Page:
“I knew right then we were f—ed.”

A great anecdote from an otherwise mediocre article on Knicks Coach Mike D’Antoni, whose tenure in Phoenix is the modern sports equivalent of Greek Tragedy:

This is how Mike D’Antoni tells me the story the morning after Kobe Bryant came into the Garden and dropped a merciless 61 on his Knicks in early February, with a catalog of spin moves and fadeaways that had the sold-out crowd cheering the visiting Lakers:

D’Antoni passed Bryant near center court, walking onto the floor minutes before the house lights were dimmed for pregame introductions, and said, “Hey, Kobe, what’s going on?”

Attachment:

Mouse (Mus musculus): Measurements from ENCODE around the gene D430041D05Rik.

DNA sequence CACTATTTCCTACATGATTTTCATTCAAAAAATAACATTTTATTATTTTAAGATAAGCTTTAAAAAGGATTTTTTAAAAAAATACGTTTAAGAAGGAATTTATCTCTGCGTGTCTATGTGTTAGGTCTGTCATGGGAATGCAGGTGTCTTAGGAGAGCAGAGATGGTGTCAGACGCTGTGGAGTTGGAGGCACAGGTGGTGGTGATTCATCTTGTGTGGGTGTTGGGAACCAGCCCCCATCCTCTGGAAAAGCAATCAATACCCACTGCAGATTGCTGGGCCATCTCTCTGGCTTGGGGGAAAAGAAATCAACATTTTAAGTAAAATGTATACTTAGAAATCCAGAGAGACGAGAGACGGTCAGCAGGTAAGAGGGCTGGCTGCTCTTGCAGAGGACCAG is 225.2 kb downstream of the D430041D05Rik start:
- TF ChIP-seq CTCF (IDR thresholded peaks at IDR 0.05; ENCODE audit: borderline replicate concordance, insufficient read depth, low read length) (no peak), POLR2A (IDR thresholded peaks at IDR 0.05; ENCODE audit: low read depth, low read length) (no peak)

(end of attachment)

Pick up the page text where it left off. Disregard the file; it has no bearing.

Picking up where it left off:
D’Antoni was one of Bryant’s idols when the kid was growing up in Italy and D’Antoni was starring in the Italian Professional League. Kobe wore D’Antoni’s No. 8 as a young Laker. The two became brothers in arms while spending three years as part of Team USA, too. They won gold together.

“And he won’t even look at me,” D’Antoni says, raising both eyebrows.

No “Whassup, Mike?” no quick head bob, no raise of the eyebrows, nothing. Pursed lips. Boxer’s shoulder wiggle. Steely, faraway stare . . .

“I knew right then we were f—ed.”

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